Personal Democracy Plus Our premium content network. LEARN MORE You are not logged in. LOG IN NOW >

[BackChannel] Why You Should Test (Almost) Everything

BY Benjamin Simon and Jim Pugh | Monday, May 6 2013

techPresident's Backchannel series is an ongoing conversation between practitioners and close observers at the intersection of technology and politics. Jim Pugh is the CEO of ShareProgress. He previously ran the digital analytics program at Organizing for America.
Ben Simon was formerly the director of new media campaigns at the DNC and OFA, and he is currently working as an independent consultant.

One of the best things to come out of the post-campaign coverage of OFA 2012 has been a renewed focus on analytics -- and in particular on randomized testing and experimentation -- as a crucial part of any good digital program. It’s something we’ve both been preaching for years, and we're excited to see its growing proliferating outside of just the largest programs.

Randomized testing is an incredibly valuable tool. It lets you use data to determine which messages resonate the most and drive your supporters to take action, rather than needing to make guesses based on your gut instinct (which we can attest will often be inaccurate). Applying the results of these tests can increase the impact of your digital program by a substantial margin.

However, it's important to recognize that there's an opportunity cost associated with any test you run. Even the simplest email subject line test requires time and effort to plan and execute. And more complicated tests take even more work -- to execute a 4x3 email test (four different emails with three subject lines each) requires writing four separate drafts, coding each one up separately, and analyzing a lot more response data.

There may be a credibility cost to testing as well. Many organization directors are still skeptical about the value of testing, so every experiment that takes time without yielding useful results could be a strike against the cause of testing more generally.

A good test can be well worth it -- and pay off handsomely by increasing the impact your program. But to gain useful, actionable results, your experiment needs to provide you with enough data to see statistically significant differences between the approaches that you're testing -- ideally with 95% confidence or more.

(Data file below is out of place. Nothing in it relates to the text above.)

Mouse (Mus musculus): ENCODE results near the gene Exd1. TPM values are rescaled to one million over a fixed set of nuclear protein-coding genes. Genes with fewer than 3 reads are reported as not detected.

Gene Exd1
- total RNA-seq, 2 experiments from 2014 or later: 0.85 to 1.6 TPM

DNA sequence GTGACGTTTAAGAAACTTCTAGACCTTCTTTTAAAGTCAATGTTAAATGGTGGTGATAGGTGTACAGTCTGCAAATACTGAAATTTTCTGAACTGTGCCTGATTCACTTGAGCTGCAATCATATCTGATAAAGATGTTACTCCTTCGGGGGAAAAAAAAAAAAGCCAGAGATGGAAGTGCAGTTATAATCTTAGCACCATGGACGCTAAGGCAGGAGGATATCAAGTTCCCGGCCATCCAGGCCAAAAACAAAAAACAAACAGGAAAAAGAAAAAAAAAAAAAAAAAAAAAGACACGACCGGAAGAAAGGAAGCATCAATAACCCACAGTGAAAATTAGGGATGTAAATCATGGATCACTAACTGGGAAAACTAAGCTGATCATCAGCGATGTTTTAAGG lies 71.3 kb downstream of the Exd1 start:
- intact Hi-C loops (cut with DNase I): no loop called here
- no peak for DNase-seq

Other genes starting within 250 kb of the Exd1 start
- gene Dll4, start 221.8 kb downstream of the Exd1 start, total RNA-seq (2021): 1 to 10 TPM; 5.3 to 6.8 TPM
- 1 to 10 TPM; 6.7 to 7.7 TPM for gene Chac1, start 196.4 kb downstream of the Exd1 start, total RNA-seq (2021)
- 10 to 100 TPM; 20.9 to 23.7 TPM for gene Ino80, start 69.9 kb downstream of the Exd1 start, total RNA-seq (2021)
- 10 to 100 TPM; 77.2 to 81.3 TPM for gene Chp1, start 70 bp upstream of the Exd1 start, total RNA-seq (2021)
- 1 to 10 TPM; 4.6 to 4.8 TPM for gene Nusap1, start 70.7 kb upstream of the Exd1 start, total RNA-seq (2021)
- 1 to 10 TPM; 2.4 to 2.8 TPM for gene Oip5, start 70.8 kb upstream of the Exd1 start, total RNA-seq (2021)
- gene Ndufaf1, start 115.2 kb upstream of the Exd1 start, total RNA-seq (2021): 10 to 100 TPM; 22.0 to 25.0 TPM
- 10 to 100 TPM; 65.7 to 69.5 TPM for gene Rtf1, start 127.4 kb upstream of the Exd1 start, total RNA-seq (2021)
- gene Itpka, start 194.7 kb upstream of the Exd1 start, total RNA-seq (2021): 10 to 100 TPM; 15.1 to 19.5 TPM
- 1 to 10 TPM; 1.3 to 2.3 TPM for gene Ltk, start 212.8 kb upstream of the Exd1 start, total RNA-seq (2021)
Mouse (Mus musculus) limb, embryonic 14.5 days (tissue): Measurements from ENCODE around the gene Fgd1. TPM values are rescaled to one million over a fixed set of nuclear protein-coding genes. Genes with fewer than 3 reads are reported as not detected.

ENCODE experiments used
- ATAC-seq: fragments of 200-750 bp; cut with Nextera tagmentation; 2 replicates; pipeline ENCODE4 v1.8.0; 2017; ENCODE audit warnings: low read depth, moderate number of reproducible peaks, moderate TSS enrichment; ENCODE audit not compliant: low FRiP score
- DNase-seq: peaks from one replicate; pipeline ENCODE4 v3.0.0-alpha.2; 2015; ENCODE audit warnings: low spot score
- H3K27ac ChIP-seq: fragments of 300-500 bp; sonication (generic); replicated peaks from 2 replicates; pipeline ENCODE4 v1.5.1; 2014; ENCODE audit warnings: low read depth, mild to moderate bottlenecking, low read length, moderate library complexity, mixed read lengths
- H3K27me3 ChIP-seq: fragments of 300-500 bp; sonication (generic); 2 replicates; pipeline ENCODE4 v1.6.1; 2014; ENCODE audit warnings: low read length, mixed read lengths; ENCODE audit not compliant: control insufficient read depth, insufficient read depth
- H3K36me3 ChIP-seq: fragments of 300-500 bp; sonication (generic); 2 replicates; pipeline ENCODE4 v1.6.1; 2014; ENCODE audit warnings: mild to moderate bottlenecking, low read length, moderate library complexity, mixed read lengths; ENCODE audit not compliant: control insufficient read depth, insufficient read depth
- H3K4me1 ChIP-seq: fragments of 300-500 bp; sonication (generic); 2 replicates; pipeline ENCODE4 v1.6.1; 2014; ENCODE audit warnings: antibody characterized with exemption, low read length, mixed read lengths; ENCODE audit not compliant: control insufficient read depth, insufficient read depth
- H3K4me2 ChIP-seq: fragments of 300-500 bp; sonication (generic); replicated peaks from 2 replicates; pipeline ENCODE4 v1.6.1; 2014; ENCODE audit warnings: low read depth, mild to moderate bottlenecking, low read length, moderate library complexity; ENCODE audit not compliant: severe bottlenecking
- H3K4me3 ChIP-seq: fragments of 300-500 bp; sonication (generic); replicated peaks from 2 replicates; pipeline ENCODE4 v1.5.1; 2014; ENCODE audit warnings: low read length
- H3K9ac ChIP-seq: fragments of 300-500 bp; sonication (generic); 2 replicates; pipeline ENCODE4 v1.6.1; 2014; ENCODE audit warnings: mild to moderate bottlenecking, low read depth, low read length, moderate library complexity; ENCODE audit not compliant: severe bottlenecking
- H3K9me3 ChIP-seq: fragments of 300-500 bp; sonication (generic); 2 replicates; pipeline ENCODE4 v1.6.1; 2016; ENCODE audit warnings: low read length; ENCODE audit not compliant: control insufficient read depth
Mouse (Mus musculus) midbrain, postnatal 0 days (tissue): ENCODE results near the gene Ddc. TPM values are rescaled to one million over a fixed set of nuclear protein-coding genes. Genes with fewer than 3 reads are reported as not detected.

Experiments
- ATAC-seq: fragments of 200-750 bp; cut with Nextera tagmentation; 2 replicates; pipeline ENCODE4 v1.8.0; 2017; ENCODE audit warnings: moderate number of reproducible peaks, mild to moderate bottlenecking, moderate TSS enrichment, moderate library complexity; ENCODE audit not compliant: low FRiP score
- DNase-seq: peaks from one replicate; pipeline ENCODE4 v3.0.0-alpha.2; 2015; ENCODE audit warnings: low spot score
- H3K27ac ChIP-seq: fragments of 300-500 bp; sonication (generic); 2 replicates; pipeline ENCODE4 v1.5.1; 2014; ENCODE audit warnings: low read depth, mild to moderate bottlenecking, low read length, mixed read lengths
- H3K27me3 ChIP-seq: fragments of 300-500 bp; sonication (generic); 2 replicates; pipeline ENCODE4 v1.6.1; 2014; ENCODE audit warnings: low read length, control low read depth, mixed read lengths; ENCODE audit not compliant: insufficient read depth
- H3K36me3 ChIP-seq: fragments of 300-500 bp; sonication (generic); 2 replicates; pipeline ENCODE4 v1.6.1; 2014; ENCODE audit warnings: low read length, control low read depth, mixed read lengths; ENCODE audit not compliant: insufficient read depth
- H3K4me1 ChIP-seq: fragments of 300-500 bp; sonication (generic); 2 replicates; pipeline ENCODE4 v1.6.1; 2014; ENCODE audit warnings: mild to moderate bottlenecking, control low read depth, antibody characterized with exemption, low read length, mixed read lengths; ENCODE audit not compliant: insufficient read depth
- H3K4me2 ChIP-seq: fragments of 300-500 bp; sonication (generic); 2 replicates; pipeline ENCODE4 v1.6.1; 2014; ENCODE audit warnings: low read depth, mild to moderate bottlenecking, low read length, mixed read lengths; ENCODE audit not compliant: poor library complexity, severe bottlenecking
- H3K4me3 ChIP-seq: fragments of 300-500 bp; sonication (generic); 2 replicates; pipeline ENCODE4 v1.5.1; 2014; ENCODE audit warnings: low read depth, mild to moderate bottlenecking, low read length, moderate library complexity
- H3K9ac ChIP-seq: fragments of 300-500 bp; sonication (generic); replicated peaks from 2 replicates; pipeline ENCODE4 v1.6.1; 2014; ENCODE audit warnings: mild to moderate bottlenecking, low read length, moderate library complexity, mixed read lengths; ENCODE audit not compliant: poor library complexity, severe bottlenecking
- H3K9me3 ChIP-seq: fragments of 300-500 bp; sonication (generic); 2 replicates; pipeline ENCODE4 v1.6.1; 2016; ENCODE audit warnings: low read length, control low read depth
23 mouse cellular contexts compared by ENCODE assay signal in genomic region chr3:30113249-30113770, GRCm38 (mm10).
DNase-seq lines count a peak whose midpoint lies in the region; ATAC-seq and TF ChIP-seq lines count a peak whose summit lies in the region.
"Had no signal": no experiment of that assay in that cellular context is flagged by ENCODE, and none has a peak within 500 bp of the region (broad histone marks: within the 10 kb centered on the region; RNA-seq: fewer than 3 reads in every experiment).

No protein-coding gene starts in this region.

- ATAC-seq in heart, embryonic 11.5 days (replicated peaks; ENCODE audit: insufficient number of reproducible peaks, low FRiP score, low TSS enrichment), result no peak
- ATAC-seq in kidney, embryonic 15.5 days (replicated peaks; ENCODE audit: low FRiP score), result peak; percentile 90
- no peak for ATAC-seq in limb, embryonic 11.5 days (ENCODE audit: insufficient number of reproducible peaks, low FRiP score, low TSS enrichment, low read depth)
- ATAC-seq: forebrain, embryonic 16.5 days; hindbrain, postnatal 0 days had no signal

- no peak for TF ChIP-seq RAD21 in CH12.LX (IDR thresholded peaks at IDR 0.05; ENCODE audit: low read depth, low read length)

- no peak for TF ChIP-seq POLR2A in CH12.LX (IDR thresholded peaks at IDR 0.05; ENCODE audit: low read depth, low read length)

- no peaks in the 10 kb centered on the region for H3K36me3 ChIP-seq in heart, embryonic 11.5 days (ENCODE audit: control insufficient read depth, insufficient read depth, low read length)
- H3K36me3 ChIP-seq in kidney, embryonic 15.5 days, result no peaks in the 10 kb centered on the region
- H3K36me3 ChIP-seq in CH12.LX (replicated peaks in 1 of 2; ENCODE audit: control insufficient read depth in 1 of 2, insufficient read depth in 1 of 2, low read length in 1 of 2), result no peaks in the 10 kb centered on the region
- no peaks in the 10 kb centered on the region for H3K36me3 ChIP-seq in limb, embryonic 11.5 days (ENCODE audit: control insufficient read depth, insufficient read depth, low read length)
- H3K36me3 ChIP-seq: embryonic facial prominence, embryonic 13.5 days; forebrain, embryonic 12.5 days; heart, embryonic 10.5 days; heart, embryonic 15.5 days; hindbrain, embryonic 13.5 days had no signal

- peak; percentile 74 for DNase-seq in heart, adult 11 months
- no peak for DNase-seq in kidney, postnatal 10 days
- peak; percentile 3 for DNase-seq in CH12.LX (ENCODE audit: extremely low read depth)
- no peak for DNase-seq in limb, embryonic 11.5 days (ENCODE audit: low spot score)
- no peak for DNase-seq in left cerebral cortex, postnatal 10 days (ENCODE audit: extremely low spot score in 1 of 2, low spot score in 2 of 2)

If you're the Obama campaign, MoveOn.org, or Avaaz and have an email list of millions of people to contact, it won't be hard to collect enough responses to reach this threshold. But for smaller organizations with more limited reach, it may be much more difficult.

How can you check in advance to see if you'll reach statistical significance? Here's what you need to do:

  1. Identify what it is you're trying to maximize. If this is an email, it should be your ultimate action (donations or petition signatures, for example), rather than simply opens or clicks. If it's a webpage test, it should be whatever action you want people to take on the page.
  2. Figure out how many people you intend to reach with each different approach that you're testing.
  3. Estimate, based on past performance, what percentage of the people you're reaching you expect to take action. This percentage will be very different depending on what your action is (for example, you'll probably have a much lower action percentage when asking people to make a donation than when asking them to sign a petition).
  4. Make an educated guess about how much difference in response you might see between your approaches. Will one version get 5% more actions than another? 10%? 30%?
  5. Using your estimates from the previous steps, calculate how many actions you expect for each of your different approaches, then plug your reach and action numbers into a statistical significance calculator to measure the expected confidence level of your results.

Is the difference between your approaches significant? If yes -- go ahead with your test! There's a good chance your results will be able to tell you which approach is best.

But if the answer's no? Then don’t run the test. Without statistical significance, it's very possible that the approach with the highest number of actions may not actually be the best one, and the test therefore doesn't provide you with useful information. The time it took to set up and run the experiment could have been more effectively spent elsewhere.